Mark: So really nothing currently. I mean there is no requirement by the state although many places like ours have been voluntary. We’ve been voluntarily testing our medicine. Right now the lab testing market in Michigan is just based on the desire of consumers and producer to know more about the medicine that’s being produced. Some like to know that it’s been screened for pesticides and molds and what the cannabinoid profile is, but there is no state law concerning cannabis testing. The language has recently reintroduced provisioning center at the dispensary bill would mandate that safety compliance centers test for things such as pesticides, molds and other contaminants. But at this it’s really just a desire of consumers to find out what the cannabinoid profile is and the potency to make sure that it’s clean. We do test all of our medicine. I think the same goes for almost, probably half of the dispensaries in the state.

Matthew: Now Mark in closing what is the best way for listeners to stay abreast of what’s going on in Michigan in terms of cannabis legalization?

Mark: There’s a really good weekly, internet radio show hosted by some of the state’s top activists called Planet Green Trees, and that’s a weekly show. I think it’s on Thursday nights, and that’s definitely a good way to stay abreast of what’s going on. There’s also an online source called the Compassion Chronicles. I think it’s just, and they have a pretty thorough rundown of what’s going on in the state.

Matthew: And what’s the best way for listeners to find out more about your dispensary in Ann Arbor?

Mark: Well we have a website it’s Or you can like us on Facebook. On Facebook we always have updates and events and news stories.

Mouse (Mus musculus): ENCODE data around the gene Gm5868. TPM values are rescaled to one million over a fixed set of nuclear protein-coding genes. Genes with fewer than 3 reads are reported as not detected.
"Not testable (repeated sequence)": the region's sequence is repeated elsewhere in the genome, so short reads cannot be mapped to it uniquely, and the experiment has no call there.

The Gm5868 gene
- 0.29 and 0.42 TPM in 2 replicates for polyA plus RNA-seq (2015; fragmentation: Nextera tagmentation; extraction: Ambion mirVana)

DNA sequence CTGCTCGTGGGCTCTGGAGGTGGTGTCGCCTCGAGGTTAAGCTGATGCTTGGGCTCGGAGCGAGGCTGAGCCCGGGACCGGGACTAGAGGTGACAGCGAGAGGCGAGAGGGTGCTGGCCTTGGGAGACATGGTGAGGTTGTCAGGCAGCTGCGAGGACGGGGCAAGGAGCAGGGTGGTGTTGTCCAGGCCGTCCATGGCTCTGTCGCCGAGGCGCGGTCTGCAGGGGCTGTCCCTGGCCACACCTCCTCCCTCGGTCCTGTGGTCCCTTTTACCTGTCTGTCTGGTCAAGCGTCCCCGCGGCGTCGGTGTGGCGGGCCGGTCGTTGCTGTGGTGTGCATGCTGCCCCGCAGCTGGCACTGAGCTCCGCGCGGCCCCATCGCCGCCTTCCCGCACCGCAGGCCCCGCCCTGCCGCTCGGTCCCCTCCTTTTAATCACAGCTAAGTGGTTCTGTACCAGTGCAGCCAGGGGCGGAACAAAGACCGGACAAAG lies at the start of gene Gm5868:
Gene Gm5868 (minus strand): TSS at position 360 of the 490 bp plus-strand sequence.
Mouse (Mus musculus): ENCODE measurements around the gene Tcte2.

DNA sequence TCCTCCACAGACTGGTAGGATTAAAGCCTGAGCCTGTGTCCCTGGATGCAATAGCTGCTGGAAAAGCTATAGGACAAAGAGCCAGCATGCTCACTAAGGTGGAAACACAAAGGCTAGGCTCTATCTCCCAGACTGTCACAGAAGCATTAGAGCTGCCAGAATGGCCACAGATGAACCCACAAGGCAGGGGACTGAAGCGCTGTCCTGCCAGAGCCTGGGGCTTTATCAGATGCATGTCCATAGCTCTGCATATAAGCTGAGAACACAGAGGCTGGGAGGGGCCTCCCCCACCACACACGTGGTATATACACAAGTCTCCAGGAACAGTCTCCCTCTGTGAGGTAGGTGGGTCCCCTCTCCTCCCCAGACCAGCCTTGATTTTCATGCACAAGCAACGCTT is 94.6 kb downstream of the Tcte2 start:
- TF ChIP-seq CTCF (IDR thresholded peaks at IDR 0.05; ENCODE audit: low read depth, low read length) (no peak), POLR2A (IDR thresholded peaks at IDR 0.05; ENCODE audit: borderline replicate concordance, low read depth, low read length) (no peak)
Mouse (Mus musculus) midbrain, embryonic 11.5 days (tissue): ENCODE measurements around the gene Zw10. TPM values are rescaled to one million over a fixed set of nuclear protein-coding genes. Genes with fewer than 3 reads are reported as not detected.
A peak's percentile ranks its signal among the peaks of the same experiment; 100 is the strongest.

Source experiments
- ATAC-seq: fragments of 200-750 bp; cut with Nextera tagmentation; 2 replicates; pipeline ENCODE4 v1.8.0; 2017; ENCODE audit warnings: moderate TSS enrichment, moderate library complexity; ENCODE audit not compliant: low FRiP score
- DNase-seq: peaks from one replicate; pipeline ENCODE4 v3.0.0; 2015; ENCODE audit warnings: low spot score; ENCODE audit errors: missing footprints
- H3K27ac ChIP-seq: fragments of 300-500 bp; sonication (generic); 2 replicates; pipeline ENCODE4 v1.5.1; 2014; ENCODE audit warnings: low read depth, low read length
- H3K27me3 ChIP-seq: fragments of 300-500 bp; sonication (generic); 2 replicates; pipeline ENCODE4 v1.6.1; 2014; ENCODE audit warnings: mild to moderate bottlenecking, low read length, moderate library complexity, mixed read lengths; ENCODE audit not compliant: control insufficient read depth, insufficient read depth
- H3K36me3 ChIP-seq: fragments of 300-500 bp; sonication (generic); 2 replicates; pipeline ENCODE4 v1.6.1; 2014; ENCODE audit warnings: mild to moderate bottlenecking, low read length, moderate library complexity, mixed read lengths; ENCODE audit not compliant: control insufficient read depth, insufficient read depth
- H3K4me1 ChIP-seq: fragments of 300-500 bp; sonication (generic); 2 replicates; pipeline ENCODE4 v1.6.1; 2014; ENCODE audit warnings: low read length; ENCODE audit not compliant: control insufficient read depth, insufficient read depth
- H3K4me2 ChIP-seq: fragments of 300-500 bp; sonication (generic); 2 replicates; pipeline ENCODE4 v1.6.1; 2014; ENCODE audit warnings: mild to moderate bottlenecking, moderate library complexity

Matthew: Well Mark thanks for coming on CannaInsider. We really appreciate it.

Mark: Absolutely. Thanks for having me Matt.

Matthew: If you enjoyed the show today, please consider leaving us a review on iTunes. Every five star review helps us to bring the best guests to you. Learn more at What are the five disruptive trends that will shape the cannabis industry in the next five years? Find out with your free report at That's Have a suggestion for an awesome guest on, email us We would love to hear from you.

The Uber of Cannabis Home Delivery? Keith McCarty, Founder of Eaze

Keith McCarty CEO of Eaze

Picture this, you want some high-quality cannabis delivered to your door, you use Eaze to explore strains on your phone and 10 minutes later there is a knock at your door with your cannabis. In this interview with Keith McCarty CEO of Eaze will detail the promise and obstacles facing rapid home delivery of cannabis. Learn more at

Eaze has raised $10 million from investors including DCM Ventures, 500 Startups, Fresh VC, and Snoop Dogg’s Casa Verde Capital

Key Takeaways:
[1:05] – Keith’s background
[1:54] – Keith explains how Eaze works
[2:49] – The accuracy of Eaze’s algorithm
[3:21] – The plan to expand Eaze beyond San Francisco
[4:02] – The number of people using Eaze
[5:27] – Platforms that support Eaze
[5:55] – Pushback from iTunes
[7:44] – How payments are handled with the use of Eazes
[10:30] – Keith explains the next step in this technology
[12:21] – Keith discusses the regulators in Southern California
[14:46] – Contact details for Eaze

*Guess What? You could be listening to this interview on your commute. Get the FREE iPhone app or Android App*

Click Here to Read Full Transcript

Matthew: Hi, I’m Matthew Kind. Every Monday and Wednesday look for a fresh episode where I’ll take you behind the scenes and interview the leaders of the rapidly evolving cannabis industry. Learn more at That’s Do you know that feeling when you sense opportunity, when you see something before most people and you just know it will be successful, then you're ready. Ready for CannaInsider Consulting. Learn more at Now here's your program.

More and more entrepreneurs are creating innovative apps that will help medical marijuana patients and adult users get their cannabis in an Uber-like, frictionless way. One such application is called Eaze, and I’m pleased to have Keith McCarty, CEO of Eaze here today. Welcome Keith.

Keith: Thanks for having me.

Matthew: Keith I want to get into what Eaze does exactly, but before we get started can you give us a little background on yourself?